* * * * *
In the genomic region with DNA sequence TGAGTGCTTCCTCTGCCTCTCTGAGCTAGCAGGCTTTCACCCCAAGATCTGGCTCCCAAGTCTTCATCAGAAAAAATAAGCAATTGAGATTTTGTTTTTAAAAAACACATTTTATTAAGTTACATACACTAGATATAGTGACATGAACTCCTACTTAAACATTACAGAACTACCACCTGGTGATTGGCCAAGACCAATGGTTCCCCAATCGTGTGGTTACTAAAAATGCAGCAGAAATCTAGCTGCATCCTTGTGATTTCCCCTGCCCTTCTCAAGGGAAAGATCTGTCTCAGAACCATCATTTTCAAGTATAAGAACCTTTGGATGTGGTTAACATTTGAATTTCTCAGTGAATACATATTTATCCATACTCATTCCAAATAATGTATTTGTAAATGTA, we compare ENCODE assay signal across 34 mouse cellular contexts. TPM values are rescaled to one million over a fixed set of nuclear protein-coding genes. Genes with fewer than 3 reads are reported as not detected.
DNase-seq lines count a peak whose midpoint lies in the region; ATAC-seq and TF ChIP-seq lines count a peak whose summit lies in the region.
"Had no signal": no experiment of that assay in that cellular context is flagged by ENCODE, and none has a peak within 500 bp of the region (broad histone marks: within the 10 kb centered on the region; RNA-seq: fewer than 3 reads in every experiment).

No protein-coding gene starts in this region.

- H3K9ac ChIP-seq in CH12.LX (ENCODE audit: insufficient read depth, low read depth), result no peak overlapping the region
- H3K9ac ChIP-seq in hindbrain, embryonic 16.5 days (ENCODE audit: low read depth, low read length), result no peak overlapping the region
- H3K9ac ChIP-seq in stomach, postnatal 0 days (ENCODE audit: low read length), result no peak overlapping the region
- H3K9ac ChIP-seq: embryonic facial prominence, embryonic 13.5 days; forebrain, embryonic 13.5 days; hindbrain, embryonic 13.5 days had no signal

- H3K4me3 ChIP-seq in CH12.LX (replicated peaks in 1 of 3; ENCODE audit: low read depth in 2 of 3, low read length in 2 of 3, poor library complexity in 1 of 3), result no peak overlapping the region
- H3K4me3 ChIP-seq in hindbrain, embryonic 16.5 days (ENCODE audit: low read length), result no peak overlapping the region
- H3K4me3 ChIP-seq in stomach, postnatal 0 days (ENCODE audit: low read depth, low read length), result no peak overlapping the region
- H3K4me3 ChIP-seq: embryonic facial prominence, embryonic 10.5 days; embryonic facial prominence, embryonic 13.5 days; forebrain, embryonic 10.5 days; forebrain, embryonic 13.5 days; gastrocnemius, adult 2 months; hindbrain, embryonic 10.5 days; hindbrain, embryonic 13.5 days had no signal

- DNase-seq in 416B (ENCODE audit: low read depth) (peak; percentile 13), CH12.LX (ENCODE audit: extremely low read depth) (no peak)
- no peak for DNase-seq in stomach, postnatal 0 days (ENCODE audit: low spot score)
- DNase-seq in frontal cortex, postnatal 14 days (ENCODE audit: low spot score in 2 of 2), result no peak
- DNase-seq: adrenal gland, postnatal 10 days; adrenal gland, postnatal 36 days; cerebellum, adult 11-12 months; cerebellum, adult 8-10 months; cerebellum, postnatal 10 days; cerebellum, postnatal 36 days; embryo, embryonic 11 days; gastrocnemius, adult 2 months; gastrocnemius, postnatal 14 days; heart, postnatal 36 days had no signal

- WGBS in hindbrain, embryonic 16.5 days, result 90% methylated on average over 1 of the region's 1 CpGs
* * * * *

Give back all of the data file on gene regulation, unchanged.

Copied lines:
In the genomic region with DNA sequence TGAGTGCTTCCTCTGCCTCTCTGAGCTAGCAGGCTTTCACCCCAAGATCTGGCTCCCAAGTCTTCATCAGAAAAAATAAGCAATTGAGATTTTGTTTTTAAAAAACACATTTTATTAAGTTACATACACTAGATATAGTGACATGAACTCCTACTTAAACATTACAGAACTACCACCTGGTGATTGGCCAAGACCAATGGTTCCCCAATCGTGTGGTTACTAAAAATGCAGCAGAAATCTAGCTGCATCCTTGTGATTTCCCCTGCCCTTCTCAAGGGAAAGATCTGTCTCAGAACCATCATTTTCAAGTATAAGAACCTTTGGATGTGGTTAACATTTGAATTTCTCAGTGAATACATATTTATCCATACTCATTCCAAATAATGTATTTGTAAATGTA, we compare ENCODE assay signal across 34 mouse cellular contexts. TPM values are rescaled to one million over a fixed set of nuclear protein-coding genes. Genes with fewer than 3 reads are reported as not detected.
DNase-seq lines count a peak whose midpoint lies in the region; ATAC-seq and TF ChIP-seq lines count a peak whose summit lies in the region.
"Had no signal": no experiment of that assay in that cellular context is flagged by ENCODE, and none has a peak within 500 bp of the region (broad histone marks: within the 10 kb centered on the region; RNA-seq: fewer than 3 reads in every experiment).

No protein-coding gene starts in this region.

- H3K9ac ChIP-seq in CH12.LX (ENCODE audit: insufficient read depth, low read depth), result no peak overlapping the region
- H3K9ac ChIP-seq in hindbrain, embryonic 16.5 days (ENCODE audit: low read depth, low read length), result no peak overlapping the region
- H3K9ac ChIP-seq in stomach, postnatal 0 days (ENCODE audit: low read length), result no peak overlapping the region
- H3K9ac ChIP-seq: embryonic facial prominence, embryonic 13.5 days; forebrain, embryonic 13.5 days; hindbrain, embryonic 13.5 days had no signal

- H3K4me3 ChIP-seq in CH12.LX (replicated peaks in 1 of 3; ENCODE audit: low read depth in 2 of 3, low read length in 2 of 3, poor library complexity in 1 of 3), result no peak overlapping the region
- H3K4me3 ChIP-seq in hindbrain, embryonic 16.5 days (ENCODE audit: low read length), result no peak overlapping the region
- H3K4me3 ChIP-seq in stomach, postnatal 0 days (ENCODE audit: low read depth, low read length), result no peak overlapping the region
- H3K4me3 ChIP-seq: embryonic facial prominence, embryonic 10.5 days; embryonic facial prominence, embryonic 13.5 days; forebrain, embryonic 10.5 days; forebrain, embryonic 13.5 days; gastrocnemius, adult 2 months; hindbrain, embryonic 10.5 days; hindbrain, embryonic 13.5 days had no signal

- DNase-seq in 416B (ENCODE audit: low read depth) (peak; percentile 13), CH12.LX (ENCODE audit: extremely low read depth) (no peak)
- no peak for DNase-seq in stomach, postnatal 0 days (ENCODE audit: low spot score)
- DNase-seq in frontal cortex, postnatal 14 days (ENCODE audit: low spot score in 2 of 2), result no peak
- DNase-seq: adrenal gland, postnatal 10 days; adrenal gland, postnatal 36 days; cerebellum, adult 11-12 months; cerebellum, adult 8-10 months; cerebellum, postnatal 10 days; cerebellum, postnatal 36 days; embryo, embryonic 11 days; gastrocnemius, adult 2 months; gastrocnemius, postnatal 14 days; heart, postnatal 36 days had no signal

- WGBS in hindbrain, embryonic 16.5 days, result 90% methylated on average over 1 of the region's 1 CpGs